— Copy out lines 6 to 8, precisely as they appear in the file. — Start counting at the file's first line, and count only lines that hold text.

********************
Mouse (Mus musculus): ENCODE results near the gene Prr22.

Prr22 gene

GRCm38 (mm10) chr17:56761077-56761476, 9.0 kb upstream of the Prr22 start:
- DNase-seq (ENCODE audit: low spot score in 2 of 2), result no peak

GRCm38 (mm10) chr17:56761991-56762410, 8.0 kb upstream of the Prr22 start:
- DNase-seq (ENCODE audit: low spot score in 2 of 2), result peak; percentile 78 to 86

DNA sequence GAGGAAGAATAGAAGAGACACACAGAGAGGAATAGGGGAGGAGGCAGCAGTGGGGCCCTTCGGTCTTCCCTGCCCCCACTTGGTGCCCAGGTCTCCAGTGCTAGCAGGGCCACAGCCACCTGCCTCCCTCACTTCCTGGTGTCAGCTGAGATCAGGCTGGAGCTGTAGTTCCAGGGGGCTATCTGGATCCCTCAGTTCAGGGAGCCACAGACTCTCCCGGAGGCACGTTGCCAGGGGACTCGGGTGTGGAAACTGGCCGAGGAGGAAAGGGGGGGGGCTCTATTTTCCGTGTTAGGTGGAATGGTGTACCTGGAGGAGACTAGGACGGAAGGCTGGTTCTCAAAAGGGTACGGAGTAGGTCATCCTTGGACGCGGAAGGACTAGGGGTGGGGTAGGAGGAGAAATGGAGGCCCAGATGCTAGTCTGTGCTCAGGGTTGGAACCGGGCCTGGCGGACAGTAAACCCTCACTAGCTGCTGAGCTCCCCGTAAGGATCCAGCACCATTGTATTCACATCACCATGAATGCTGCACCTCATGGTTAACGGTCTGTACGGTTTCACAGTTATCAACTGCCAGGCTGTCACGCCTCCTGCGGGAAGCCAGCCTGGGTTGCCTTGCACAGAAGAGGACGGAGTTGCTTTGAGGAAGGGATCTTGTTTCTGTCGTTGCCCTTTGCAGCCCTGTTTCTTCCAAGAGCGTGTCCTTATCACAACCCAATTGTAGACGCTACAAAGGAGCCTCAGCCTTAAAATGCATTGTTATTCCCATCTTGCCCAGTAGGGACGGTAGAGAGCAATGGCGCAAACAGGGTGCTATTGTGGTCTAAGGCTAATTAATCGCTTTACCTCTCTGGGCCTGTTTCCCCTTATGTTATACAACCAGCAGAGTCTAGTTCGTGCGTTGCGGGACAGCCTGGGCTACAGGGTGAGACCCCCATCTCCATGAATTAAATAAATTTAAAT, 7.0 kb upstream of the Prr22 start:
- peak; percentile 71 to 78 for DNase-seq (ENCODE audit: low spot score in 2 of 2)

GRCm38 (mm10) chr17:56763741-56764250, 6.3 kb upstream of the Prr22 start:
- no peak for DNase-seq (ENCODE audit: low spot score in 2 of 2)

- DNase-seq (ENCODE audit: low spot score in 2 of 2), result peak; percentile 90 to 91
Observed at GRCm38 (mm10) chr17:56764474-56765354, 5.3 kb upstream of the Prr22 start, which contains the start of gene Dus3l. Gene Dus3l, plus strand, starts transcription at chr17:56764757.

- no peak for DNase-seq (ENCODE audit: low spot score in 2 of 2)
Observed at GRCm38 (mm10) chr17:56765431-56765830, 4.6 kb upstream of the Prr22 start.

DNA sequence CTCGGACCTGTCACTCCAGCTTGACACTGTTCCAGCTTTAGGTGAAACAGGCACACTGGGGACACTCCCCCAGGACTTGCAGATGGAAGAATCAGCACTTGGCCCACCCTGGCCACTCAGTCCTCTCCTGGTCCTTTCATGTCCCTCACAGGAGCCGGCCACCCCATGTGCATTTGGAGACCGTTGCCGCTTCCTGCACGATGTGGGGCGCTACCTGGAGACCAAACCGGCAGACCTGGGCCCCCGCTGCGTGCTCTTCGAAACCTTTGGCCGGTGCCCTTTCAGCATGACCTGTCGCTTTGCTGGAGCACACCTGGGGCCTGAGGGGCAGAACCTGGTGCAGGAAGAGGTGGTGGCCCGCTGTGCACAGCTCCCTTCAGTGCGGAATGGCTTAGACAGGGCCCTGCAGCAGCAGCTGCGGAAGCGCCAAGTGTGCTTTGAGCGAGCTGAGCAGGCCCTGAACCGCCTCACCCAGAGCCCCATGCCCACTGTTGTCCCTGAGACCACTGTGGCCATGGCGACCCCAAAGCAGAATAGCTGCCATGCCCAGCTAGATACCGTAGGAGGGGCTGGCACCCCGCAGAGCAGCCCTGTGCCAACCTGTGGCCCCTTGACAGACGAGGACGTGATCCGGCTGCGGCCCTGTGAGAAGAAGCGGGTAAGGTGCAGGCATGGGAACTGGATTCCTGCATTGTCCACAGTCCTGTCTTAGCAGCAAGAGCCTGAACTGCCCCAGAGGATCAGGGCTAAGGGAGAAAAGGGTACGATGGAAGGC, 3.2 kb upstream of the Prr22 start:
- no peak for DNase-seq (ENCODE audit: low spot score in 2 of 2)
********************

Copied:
- DNase-seq (ENCODE audit: low spot score in 2 of 2), result peak; percentile 78 to 86

DNA sequence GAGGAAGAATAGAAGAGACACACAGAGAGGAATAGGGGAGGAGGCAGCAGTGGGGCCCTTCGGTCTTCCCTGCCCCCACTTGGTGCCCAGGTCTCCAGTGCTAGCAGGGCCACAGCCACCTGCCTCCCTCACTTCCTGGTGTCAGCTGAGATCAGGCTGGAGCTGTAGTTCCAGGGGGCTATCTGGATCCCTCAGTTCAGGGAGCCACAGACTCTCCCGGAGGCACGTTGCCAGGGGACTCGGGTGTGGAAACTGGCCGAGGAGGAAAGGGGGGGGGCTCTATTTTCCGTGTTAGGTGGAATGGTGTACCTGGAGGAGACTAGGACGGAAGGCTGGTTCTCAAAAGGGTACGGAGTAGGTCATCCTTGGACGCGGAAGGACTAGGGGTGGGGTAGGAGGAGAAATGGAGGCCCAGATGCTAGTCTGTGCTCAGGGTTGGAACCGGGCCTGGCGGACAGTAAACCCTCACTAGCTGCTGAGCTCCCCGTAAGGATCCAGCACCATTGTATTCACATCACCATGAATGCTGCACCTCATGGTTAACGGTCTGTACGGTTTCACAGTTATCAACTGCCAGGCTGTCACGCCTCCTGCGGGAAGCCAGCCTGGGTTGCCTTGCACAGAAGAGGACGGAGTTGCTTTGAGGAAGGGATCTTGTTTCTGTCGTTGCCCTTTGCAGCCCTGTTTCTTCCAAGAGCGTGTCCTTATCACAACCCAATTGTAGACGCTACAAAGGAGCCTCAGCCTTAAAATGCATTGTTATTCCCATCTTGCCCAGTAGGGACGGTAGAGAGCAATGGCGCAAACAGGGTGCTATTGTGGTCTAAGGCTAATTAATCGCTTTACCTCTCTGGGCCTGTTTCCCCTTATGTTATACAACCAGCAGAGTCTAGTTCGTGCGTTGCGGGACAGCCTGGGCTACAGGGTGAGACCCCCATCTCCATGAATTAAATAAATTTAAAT, 7.0 kb upstream of the Prr22 start:
- peak; percentile 71 to 78 for DNase-seq (ENCODE audit: low spot score in 2 of 2)